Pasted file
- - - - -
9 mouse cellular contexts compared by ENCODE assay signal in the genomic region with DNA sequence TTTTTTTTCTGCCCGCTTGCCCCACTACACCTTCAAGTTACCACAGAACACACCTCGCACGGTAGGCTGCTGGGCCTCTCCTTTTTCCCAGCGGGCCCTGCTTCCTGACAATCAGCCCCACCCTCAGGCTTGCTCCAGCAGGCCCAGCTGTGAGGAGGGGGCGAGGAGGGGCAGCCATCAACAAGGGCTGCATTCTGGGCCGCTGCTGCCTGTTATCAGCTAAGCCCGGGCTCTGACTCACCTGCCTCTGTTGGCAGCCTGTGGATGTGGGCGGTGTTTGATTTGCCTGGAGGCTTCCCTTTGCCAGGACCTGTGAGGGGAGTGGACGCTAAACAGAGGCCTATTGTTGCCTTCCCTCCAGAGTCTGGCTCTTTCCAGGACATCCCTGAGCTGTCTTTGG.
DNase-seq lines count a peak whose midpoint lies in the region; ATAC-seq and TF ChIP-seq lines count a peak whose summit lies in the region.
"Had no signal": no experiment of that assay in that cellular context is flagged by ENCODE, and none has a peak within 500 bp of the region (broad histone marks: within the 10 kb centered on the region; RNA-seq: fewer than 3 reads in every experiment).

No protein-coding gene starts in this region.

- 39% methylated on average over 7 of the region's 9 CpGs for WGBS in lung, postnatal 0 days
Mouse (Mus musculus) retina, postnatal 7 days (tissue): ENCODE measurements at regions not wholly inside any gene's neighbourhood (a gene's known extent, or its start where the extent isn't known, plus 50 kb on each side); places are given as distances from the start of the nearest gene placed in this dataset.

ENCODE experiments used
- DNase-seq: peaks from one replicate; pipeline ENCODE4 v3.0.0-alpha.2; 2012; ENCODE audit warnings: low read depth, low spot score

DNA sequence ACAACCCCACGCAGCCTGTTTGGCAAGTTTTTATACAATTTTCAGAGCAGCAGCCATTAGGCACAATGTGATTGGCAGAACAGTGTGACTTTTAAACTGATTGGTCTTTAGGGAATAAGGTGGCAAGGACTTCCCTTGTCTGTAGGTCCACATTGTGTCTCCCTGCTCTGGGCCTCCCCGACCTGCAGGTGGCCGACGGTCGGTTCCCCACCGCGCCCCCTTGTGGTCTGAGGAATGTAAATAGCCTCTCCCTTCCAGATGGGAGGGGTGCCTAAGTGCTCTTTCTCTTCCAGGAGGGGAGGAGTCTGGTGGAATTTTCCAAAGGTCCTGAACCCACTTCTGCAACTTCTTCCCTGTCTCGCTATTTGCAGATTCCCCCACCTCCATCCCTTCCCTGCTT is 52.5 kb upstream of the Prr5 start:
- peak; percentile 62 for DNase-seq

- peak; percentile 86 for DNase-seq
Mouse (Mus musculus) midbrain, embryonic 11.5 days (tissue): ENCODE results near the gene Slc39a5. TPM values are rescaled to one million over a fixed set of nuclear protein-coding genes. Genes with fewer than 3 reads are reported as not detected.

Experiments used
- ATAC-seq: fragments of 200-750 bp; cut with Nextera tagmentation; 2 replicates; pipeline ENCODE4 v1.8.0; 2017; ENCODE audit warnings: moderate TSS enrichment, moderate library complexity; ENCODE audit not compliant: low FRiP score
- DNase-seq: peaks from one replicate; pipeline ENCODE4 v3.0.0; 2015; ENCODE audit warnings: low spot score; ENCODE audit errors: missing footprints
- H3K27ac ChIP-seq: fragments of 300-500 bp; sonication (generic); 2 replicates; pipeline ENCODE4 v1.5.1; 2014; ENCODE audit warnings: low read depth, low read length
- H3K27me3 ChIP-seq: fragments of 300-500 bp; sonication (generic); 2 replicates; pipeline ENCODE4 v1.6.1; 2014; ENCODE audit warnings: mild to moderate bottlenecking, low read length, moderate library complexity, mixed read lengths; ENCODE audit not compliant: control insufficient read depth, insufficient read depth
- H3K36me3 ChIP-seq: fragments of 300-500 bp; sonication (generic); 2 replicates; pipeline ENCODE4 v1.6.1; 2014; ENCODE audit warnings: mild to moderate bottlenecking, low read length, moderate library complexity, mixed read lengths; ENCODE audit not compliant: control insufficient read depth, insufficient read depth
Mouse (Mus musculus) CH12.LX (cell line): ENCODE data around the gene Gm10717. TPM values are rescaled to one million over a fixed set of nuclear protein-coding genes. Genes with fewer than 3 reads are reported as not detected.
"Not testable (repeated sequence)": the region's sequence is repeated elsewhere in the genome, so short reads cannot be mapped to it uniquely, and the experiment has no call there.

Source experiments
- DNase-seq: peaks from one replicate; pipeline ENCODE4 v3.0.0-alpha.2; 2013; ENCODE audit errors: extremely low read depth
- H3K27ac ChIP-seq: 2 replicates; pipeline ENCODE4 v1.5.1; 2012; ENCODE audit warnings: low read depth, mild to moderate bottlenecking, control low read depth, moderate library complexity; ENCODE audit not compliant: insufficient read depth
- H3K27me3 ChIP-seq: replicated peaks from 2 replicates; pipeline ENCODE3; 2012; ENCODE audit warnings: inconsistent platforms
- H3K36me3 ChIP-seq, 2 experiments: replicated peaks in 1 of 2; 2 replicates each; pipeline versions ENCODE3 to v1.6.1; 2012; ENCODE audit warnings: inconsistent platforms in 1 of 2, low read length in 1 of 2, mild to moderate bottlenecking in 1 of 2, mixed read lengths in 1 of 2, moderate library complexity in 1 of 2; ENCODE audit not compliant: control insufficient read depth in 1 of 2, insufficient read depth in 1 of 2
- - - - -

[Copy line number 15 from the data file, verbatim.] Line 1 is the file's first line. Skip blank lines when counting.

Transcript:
- DNase-seq: peaks from one replicate; pipeline ENCODE4 v3.0.0; 2015; ENCODE audit warnings: low spot score; ENCODE audit errors: missing footprints